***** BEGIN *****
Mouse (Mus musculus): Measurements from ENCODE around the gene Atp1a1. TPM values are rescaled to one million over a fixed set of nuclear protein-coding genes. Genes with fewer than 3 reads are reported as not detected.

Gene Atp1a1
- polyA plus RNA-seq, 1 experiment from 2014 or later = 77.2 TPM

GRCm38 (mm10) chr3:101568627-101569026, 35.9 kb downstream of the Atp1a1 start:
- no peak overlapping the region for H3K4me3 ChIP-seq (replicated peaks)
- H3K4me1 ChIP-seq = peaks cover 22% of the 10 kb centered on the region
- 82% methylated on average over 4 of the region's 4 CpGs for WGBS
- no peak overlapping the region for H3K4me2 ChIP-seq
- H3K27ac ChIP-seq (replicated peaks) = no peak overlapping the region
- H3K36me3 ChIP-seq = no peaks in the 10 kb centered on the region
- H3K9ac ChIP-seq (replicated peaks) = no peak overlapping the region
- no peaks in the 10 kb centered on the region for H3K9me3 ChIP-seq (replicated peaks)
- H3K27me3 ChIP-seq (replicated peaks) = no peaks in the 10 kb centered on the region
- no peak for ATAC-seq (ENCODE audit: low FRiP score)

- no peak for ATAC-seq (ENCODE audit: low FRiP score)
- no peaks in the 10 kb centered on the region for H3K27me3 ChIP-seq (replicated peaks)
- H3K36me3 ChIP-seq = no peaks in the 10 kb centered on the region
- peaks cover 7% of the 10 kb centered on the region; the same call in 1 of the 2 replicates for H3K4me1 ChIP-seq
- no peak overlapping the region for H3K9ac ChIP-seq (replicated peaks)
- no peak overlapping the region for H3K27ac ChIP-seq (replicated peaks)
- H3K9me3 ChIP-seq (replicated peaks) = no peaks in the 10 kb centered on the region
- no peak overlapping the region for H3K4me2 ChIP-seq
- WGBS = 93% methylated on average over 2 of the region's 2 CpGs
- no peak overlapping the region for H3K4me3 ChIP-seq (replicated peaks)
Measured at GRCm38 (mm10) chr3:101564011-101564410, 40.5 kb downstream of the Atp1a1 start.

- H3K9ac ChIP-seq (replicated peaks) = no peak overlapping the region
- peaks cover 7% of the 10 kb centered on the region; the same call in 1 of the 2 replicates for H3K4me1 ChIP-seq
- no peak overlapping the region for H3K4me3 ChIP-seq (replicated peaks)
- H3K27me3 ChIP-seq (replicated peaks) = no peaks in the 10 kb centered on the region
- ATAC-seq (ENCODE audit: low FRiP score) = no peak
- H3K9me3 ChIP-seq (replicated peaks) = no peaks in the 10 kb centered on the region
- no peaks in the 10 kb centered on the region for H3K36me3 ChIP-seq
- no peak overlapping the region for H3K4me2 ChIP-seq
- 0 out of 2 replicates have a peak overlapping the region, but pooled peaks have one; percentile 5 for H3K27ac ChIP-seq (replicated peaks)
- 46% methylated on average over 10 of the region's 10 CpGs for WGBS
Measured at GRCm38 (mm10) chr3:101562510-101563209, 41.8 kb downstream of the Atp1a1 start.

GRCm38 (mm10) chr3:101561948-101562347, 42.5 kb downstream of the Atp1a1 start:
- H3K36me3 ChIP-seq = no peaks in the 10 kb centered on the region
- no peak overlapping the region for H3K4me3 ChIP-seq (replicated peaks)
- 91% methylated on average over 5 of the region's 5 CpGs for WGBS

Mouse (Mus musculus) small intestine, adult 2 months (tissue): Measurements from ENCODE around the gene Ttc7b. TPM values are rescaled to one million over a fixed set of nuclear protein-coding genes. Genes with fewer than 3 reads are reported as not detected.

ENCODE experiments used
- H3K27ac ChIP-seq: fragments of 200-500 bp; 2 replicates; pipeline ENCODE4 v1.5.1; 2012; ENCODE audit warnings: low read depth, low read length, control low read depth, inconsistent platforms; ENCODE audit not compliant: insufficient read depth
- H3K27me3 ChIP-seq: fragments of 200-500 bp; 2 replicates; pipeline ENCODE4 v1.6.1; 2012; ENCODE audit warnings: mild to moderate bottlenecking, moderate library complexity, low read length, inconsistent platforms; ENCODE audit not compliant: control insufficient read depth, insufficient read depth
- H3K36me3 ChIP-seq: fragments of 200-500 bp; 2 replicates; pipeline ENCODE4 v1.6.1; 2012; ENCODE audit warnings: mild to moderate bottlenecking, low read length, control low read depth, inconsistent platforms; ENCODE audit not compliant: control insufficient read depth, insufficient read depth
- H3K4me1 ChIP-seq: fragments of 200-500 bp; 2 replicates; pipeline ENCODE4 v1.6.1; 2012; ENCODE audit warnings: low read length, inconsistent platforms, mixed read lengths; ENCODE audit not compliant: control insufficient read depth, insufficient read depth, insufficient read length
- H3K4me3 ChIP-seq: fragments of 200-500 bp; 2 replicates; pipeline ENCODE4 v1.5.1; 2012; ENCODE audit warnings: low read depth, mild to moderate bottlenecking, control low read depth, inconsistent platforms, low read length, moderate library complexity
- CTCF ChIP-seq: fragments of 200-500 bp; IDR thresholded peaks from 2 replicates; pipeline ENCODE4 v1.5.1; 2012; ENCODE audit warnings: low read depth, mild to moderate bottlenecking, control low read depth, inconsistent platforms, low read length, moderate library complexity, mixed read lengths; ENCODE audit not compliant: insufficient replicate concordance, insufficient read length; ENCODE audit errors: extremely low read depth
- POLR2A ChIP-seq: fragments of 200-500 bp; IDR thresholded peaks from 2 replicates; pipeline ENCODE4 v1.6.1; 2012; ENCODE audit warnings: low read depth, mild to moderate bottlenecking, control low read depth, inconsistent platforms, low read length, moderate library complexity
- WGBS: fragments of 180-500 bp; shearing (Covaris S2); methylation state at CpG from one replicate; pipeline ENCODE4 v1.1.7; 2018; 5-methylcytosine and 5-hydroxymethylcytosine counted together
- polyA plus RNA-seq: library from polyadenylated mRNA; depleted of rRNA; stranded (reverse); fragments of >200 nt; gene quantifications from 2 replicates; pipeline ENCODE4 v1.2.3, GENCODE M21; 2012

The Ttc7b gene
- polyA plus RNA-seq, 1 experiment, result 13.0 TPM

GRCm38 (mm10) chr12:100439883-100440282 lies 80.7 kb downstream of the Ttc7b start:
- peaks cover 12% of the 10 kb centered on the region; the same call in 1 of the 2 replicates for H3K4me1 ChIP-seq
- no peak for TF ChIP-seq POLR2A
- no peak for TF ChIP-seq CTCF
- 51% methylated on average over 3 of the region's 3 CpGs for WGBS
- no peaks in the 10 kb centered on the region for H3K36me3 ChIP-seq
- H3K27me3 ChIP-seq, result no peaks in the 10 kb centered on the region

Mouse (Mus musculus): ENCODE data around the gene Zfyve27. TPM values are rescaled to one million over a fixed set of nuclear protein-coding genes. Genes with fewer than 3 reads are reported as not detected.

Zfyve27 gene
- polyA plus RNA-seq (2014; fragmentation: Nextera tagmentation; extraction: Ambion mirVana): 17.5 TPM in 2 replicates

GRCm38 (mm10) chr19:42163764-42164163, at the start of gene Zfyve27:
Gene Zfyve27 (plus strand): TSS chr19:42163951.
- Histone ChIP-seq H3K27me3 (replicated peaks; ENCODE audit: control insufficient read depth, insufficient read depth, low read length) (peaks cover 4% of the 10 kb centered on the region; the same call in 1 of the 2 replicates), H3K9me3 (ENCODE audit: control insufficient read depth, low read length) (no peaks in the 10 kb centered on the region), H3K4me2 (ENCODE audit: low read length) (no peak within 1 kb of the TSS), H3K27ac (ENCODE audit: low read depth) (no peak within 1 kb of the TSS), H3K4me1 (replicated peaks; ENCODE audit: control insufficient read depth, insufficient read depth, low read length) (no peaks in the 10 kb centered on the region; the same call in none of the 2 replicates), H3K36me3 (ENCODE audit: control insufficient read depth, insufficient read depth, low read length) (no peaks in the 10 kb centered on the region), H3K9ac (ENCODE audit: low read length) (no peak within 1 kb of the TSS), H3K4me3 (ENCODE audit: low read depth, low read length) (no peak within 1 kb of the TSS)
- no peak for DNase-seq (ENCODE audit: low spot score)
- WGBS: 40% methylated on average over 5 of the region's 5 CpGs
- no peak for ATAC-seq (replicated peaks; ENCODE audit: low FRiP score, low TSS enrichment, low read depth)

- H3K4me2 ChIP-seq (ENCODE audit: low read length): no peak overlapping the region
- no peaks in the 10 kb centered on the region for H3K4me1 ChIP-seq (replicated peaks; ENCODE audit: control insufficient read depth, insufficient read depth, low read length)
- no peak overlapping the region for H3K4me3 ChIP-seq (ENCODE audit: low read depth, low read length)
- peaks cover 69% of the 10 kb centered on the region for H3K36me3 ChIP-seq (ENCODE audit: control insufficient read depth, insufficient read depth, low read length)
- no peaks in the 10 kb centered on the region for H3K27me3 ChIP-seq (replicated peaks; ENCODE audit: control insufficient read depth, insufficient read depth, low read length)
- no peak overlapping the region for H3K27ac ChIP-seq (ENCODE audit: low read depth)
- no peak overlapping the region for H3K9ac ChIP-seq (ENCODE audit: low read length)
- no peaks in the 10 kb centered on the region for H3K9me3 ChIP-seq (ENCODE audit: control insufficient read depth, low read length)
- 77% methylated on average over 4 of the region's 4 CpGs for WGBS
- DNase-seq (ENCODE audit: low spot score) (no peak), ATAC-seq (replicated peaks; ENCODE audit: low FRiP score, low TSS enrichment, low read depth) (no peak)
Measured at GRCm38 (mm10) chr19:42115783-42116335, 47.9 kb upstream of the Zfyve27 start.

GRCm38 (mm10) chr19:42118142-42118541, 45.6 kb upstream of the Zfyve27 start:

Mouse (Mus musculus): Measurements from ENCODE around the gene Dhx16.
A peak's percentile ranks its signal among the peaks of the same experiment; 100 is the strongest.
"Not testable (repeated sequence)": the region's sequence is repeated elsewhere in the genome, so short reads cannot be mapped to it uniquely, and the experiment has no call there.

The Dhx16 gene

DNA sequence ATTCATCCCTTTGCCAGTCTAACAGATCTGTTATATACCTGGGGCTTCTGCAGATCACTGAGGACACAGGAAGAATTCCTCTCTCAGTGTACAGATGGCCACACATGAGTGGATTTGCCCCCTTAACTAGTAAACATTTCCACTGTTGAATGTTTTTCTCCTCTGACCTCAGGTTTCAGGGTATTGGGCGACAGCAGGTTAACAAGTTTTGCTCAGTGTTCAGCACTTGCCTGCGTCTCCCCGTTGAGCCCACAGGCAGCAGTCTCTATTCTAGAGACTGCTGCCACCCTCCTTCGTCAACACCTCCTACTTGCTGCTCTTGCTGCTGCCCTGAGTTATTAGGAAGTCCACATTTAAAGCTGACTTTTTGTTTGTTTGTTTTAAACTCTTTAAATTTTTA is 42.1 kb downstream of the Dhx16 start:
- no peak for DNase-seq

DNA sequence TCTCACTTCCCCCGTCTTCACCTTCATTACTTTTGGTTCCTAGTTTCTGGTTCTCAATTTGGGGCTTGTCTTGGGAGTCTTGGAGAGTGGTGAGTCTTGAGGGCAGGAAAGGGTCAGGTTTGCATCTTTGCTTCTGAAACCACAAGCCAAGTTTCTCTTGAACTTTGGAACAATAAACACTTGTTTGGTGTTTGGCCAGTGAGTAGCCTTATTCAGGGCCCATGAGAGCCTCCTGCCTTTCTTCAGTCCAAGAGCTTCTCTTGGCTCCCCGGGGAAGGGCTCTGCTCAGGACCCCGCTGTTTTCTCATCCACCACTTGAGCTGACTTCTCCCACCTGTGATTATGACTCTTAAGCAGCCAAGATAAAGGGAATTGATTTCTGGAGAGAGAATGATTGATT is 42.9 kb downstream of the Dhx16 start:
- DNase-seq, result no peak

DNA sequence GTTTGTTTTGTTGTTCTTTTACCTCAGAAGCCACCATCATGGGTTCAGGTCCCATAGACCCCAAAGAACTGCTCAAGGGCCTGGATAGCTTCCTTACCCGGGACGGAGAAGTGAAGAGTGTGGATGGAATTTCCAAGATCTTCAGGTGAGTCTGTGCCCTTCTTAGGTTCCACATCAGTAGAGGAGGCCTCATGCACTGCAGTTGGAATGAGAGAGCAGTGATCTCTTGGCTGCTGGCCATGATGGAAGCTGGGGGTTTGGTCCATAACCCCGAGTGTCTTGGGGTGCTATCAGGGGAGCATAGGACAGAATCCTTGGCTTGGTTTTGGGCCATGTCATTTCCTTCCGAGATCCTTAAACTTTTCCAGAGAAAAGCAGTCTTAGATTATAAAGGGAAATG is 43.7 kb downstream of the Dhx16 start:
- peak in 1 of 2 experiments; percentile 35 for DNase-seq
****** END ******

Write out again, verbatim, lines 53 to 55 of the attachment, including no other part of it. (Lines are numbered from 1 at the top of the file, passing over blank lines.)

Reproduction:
- polyA plus RNA-seq, 1 experiment, result 13.0 TPM

GRCm38 (mm10) chr12:100439883-100440282 lies 80.7 kb downstream of the Ttc7b start:
- peaks cover 12% of the 10 kb centered on the region; the same call in 1 of the 2 replicates for H3K4me1 ChIP-seq